I am from Korea, and one of the treasure of this country is Tripitaka Koreana, compilation of Buddhist texts carved in the 13th century. It is 52,382,960 characters long, Wikipedia tells me. There is a whole institute devoted to this document. This institute started to encode it in machine readable form from 1993 and completed the first draft in 2000. In the process they discovered 23,385 new letterforms not registered anywhere. There are many such encoding projects yet to be completed. So yeah, Unicode won't cover everything. That is given. And that's okay.
Sure upgrading to Ruby 1.9.x is a hassle (character encodings, changes to array class, etc. does break some old code). That said, 1.9 gives a good performance boost that Ruby needs, so man up and just do it.
It is also a "public good" issue: the sooner everyone up-converts to 1.9, the easier it will be to develop with Ruby because all required gems will work, etc. I have whined quite a bit on up convert hassles on rubyplanet.net, so I do understand the author's pain + complaints, but we do all need to move forward.
The sooner? ruby 1.9 is around for more than a year??? now. 1.8 is still the standard in ubuntu and about everywhere else.
With respect to performance boost: Startup time didn't improve. And IIRC the same is true for certain string operations. Both are important in the field where ruby originated and where I personally still find it most useful -- scripting or rather as perl-replacement.
We use ruby at Spiceworks and are internally switching to 1.9.1. We are doing it for performance as well as internationalisation. While the encoding was an issue upfront (and we have guys converting our app from 1.8.6 as their primary focus), we do the edge-UTF8 approach, and we've updated a lot of the gems to 1.9 without waiting for others.
I am not sure anyone else has it right, meaning Java and Python. I have read some article a month or 2 back, detailing what others have done -- none are proper/complete solutions.
But from what I've seen in ruby discussion, a lot of rubyists are having problems with the new encoding system.
In C#, everything is assumed to be UTF-8 unless you explicitly change the encoding (the language-independent runtime is a bit more complicated). The only exception is where it is likely that some input in not UTF-8 (such as a byte array), in that case, you have to explicitly define the encoding to use. Works pretty well, never really had encoding problems in C# and I had my share of dealing with non-latin characters in my apps.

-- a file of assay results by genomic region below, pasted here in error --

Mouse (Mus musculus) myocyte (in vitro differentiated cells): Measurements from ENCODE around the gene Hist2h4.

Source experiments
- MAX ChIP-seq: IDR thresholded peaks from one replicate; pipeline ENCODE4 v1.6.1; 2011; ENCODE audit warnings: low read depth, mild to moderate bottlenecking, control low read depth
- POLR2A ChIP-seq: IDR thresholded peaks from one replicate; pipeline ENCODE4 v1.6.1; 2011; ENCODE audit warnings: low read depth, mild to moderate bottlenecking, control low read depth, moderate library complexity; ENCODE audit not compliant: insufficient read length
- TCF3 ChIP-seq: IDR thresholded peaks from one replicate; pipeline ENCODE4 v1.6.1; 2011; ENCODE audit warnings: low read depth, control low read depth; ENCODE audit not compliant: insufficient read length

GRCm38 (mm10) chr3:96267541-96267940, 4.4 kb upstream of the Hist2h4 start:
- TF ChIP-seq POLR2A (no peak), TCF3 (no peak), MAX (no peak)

Some people may not like it, but this is exactly why I chose to force UTF-8 for http://github.com/brianmario/mysql2 for all the strings you get back (in 1.9), and the connection itself.
We've all dealt with improper use of encodings between applications, their persistence layer and their presentation. It's a nightmare unless you put your foot down and say "We're making everything Unicode, nothing comes in or leaves unless it is".
This obviously doesn't work for everyone but it's my experience that it will work for 99% of all use cases.
The biggest problem is that everything, after a clean install, seems to default to latin1 or ASCII, so the first thing you need to do is run around to every single piece of software your app touches (the db, web forms, the database, the OS, etc) and make it send and receive unicode. And God help you if you forget one.
I never understood how to do unicode in Ruby 1.8, though. Or I could never be sure would put it more succinctly. Especially not with Rails, somehow I could not even find anything about that via Google. It seemed to somehow work, but I want to know what is going on - is my stuff utf-8 or not.
As I understand it, Ruby 1.8 strings are simply treated as non-encoded sequences of bytes. It has some support for UTF-8, so as long as you can use UTF-8 and ISO-8859-1 (latin1, since the mapping is the same), just think about it as passing around byte sequences and don't need to do a lot of string manipulation, it's not horrible to work with. However, you do need to jump through hoops to use a number of the standard string methods like #length with multibyte characters (often, this means running the the string through #scan(/./mu) before working with it: http://blog.grayproductions.net/articles/bytes_and_character...). Rails also has a UTF-8 handler to help with manipulation of UTF-8 strings with multibyte characters, and I think it's on by default (http://api.rubyonrails.org/classes/ActiveSupport/Multibyte/H...)
In a sentence, Ruby 1.8 Strings are just a set of bytes, so methods like length count the number of bytes, Ruby 1.9 Strings are a set of characters, so length counts characters. This makes a difference when you have multi-byte characters, and want an accurate length, a correct split, reverse etc.
I know that Strings are just non-encoded sequences of bytes. But how do I know that/how Rails works? Ie does it use some regular expressions somewhere that might fail, or not fail? When I was new to Rails they added an extra method to strings to convert it to a kind of unicode string, but somehow later that was lost.
As I said, it seems to kind of work, but I would like to be sure what is going on.
The author doesn't seem to understand the difference between an encoding and a character set. We already have a character set that denotes any possible character in the universe: Unicode. We also have several encodings that allow us to reference each of the characters in the set, the most well-known of which is UTF-8. However, UTF-8 is optimized for the Western code points, which is why alternate encodings exist. Moreover, there is all kinds of data in legacy encodings that we want to work with. Encodings are hard, but you can't go shopping without '?' showing up in your apps.